Integrated Development Environment (IDE)
Okay, so we’ve got a nice predictable, repeatable hosting environment. Now to write some code!
My personal choice of IDE is Eclipse with the PHP Development Tools (PDT). Eclipse is by it’s nature portable since it’s a Java application, and the installation for the PDT is just to unzip it to a drive. There are a couple of pitfalls though, and here’s what I’ve done to overcome them.
First, since Eclipse does require the Java runtime you have two choices.
- Make sure that a current JVM is installed on any machine you intend to run your portable environment on.
- Carry a copy of the JVM with you!
I chose #2, and used instructions found here to do it. Basically, store a copy of the JVM on your disk and edit the Eclipse startup batch script to use your portable copy. In my case, the JVM is in the Portable/libs/java-runtime directory as shown in my File Structure above.
Secondly, I thought it would be a good idea to just store my workspace on the portable drive as well, so I could keep all my settings with me. Thus far I haven’t found an elegant way to do this, since it apparently uses absolute paths for projects. So instead I keep a workspace on each system I work on that has the settings. I hope to find a better solution to this, and if I do I’ll post it here.
Portable Firefox Browser & Plugins
Alright, so now we’ve got a web server to show our code, a nice IDE to write code in. What we need is a predictable way to view it all. You could install your favorite browser on every computer you interact with, or you could bring it with you! In my case, Firefox is my very favorite browser so I used Firefox Portable so that I can take it and all my configuration preferences as well as Firefox Add-Ons with me. My core set of Add-Ons which I find invaluable are..
Portable *NIX tools with Cygwin
So we’ve written some code in our portable IDE, we’ve tested it out using our portable web server and Firefox browser and we’re satisfied with the results, and want to upload them to our production server. My very favorite method of doing so is over RSYNC so I transfer only what’s changed, and it’s secure. In order to do that, I usually use cygwin.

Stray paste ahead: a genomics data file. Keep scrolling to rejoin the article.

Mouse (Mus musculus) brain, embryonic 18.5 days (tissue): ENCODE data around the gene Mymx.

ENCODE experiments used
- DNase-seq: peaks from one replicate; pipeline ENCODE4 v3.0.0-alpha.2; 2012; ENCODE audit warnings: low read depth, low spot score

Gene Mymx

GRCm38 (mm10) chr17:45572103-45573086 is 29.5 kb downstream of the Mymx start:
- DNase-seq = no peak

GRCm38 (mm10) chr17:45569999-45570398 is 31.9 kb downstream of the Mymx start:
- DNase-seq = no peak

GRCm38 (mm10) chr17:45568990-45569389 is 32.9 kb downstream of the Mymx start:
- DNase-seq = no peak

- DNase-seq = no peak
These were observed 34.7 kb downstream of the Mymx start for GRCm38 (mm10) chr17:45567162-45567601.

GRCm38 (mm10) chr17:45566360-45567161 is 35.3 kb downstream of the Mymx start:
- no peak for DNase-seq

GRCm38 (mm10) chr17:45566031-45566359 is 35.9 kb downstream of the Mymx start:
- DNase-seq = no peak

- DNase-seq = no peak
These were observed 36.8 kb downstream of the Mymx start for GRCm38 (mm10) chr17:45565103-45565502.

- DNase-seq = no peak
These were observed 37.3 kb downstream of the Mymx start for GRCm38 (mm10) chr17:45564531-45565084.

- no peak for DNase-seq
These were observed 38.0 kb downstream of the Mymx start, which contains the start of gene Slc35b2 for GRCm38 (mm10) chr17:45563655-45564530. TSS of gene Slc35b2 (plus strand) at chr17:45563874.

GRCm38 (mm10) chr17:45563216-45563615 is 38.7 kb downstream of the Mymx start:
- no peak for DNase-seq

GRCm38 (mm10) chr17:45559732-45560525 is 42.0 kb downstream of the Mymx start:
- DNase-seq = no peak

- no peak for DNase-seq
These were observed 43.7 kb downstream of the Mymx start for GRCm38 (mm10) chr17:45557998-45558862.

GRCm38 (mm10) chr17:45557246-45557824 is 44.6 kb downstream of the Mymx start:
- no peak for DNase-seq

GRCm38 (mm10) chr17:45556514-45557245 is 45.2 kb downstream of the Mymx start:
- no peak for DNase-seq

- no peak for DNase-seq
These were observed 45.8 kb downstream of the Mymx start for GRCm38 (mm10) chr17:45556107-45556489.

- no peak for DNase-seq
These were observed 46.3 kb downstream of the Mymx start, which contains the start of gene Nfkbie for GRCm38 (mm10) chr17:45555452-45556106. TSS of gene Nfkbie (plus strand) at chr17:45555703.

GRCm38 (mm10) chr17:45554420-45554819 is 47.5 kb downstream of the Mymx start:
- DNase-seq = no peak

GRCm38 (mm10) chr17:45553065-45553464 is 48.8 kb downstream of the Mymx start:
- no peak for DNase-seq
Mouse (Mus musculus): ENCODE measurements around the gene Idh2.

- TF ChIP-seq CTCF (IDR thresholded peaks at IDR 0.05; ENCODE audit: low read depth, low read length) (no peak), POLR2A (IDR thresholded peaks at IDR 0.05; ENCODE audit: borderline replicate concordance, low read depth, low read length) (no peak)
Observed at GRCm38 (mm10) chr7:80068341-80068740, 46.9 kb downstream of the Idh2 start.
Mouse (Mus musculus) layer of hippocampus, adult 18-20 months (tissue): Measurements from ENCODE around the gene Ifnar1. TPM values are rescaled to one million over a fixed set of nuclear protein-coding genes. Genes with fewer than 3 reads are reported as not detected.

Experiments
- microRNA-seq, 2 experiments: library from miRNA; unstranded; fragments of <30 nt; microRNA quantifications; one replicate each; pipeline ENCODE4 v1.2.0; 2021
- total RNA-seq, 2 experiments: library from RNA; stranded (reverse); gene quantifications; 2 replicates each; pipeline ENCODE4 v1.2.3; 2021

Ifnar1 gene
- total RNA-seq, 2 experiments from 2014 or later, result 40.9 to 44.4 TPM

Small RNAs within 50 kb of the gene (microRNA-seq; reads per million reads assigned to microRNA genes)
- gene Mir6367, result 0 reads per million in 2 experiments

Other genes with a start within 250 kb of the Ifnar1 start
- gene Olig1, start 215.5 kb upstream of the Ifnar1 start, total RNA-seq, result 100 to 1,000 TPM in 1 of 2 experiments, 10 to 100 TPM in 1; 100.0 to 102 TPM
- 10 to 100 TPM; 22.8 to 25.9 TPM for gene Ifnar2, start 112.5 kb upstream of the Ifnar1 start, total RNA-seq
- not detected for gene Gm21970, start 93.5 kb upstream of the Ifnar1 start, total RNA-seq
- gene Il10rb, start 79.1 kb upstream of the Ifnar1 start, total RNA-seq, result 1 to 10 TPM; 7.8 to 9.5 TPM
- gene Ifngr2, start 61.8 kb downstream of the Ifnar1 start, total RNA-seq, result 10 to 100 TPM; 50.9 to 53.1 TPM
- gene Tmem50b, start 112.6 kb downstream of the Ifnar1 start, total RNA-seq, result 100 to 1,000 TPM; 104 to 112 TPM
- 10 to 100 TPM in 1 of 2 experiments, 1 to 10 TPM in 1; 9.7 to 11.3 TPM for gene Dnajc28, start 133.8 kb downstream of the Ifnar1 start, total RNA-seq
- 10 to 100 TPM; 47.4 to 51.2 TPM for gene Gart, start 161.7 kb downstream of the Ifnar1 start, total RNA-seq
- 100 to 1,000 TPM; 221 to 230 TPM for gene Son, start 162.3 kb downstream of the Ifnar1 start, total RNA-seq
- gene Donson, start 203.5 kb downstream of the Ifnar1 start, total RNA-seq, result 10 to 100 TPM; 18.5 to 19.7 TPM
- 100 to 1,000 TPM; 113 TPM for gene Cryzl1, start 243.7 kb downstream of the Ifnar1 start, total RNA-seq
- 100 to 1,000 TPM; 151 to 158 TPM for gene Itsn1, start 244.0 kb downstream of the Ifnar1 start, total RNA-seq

On the surface it seems like it’d be easy to just install cygwin to a directory on your portable drive. And in part, it is. You can simply install to that directory, and you’re all set. Problem is as soon as you move it to another computer, and that computer assigns your drive a different drive letter, everything breaks down real quick. Some quick google searching revealed a way to make this work. I had to make some minor tweaks in order to fit within my File Structure but you can find the inspiration for my changes here.
My changes are to the X.bat and uninstall.bat files. I instead called them ~cygwin-install-X.bat and ~cygwin-uninstall.bat and put them in the cygwin install directory at Portable\cygwin. Here they are.
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Portable Source Control (SVN)
Lastly, you’ll probably want to submit your changes to some sort of source control. In my case I’m using Concurrent Versioning (CVS) or Subversion (SVN) for my source control, and both are handled nicely by the portable version of RapidSVN.
So there you have it, my end to end solution for doing web development from a portable flash drive on any windows box you happen to come across. My original intention was to be able to just plug this drive into any windows OR linux box and work, but I have some kinks to work out with the linux solution. Watch this space for more on that as I develop it.
Hopefully this helps you if you’re trying to setup a nice portable webdev environment!